The Peasant Marey is a very short reminiscence written about the author's own experience in prison. (Dostoyevsky spent four years in prison for political "treason".)
In this vignette, he retreats to solitude to escape the drunken violence of other inmates, and suddenly remembers an occurrence that took place when he was nine years old at the family's country home. He is playing alone in the thicket watching the peasant he knows as "Marey," ploughing the fields. Suddenly something terrifies him, and he runs screaming to Marey, who gently comforts him. Now, years later, it is this memory that helps him endure the misery of prison.

The Dream of a Ridiculous Man is one of the more serious stories. It is the mental rambling of a man who believes he does not care or feel anything any more; nothing really matters. That is, until one miserable rainy evening. As he is walking down the street, a little girl runs to him screaming, "Mammy, mammy." He sends her off, but upon reaching his apartment, begins to feel remorse that he did not give her assistance. Still, this was the evening in which he had determined to shoot himself, and he proceeds to carry out his plans. As he sits in his chair holding the gun, something happens thoroughly unexpected and abnormal: He falls asleep! And as he sleeps, he is taken though a dream journey. It begins as he is lying dead in a coffin, then suddenly finds himself flying though space to another earth, much like our present one. Here, it is like a paradise, bright and fragrant. The people are filled with joy, love, serenity; here there is no suffering. The dream continues as he realizes how humanity has been corrupted. This story is an excellent example of the depth and genius of Dostoyevsky's philosophical thought process, not to mention his foresight into modern metaphysical theories. Brilliant!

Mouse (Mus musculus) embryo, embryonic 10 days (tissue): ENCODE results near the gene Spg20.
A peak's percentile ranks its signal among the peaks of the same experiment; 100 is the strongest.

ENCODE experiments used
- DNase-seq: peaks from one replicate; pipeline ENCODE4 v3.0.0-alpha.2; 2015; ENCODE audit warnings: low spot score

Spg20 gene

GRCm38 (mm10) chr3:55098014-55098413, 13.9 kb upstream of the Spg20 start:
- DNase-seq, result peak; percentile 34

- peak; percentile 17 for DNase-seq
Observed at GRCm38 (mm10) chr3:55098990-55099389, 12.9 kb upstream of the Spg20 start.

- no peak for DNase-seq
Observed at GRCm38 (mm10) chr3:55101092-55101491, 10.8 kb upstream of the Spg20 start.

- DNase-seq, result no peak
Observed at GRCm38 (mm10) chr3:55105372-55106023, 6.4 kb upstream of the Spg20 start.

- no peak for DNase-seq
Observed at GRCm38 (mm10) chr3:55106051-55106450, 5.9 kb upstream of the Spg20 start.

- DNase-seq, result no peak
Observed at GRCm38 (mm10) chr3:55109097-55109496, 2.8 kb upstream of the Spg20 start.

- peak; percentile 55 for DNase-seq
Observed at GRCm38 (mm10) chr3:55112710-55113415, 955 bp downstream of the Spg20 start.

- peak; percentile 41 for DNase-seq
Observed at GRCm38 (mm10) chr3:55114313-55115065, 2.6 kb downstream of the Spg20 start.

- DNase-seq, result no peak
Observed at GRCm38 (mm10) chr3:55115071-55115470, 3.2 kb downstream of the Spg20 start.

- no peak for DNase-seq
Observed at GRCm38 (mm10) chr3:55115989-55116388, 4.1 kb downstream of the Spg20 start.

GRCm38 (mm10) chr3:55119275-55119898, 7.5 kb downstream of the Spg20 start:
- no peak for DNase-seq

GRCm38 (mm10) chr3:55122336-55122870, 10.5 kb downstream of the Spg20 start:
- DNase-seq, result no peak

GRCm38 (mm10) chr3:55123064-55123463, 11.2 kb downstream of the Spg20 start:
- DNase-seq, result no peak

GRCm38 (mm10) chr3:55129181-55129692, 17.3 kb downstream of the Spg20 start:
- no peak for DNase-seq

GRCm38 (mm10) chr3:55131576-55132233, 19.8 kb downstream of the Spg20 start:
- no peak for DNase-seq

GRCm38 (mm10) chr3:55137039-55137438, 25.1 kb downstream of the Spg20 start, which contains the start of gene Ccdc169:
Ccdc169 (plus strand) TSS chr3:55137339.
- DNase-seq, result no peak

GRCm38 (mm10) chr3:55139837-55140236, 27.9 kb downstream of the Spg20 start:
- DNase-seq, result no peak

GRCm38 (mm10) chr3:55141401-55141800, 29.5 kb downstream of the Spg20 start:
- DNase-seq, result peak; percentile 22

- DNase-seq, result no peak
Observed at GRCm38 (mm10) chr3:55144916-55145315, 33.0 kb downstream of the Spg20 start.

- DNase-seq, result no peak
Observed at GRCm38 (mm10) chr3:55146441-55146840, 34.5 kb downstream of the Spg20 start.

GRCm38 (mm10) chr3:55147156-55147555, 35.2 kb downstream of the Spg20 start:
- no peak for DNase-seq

White Nights is a poignant romance about a lonely man in Petersburg, and though he really has no friends there, feels even lonelier now that everyone is leaving for vacation. One evening, he chances upon a lady who appears to be in distress, and comes to her aid. They talk and begin to like each other, agreeing to meet the next evening. When that evening comes, they share their life stories. He speaks to her of dreams, love, disappointment, and loneliness. She, whose name is Nastenka, then tells her story: She lives with her blind grandmother. They have enough money to provide, plus take in a lodger upstairs. The year before, the lodger had been a young man with whom she fell in love. He had to leave the city, but promised to return in a year and marry her when his prospects were better. He has been back for three days and still has not contacted her. This has been the cause of her despair. And so the two, Nastenka and her new friend, form a bond which does not quite turn out as planned.

These stories are all unique and of varying degrees of difficulty to comprehend. Though they all contain a deeper message, sometimes subtle and sometimes not, a few require more than one reading (and perhaps a little additional research) to begin to grasp their meaning.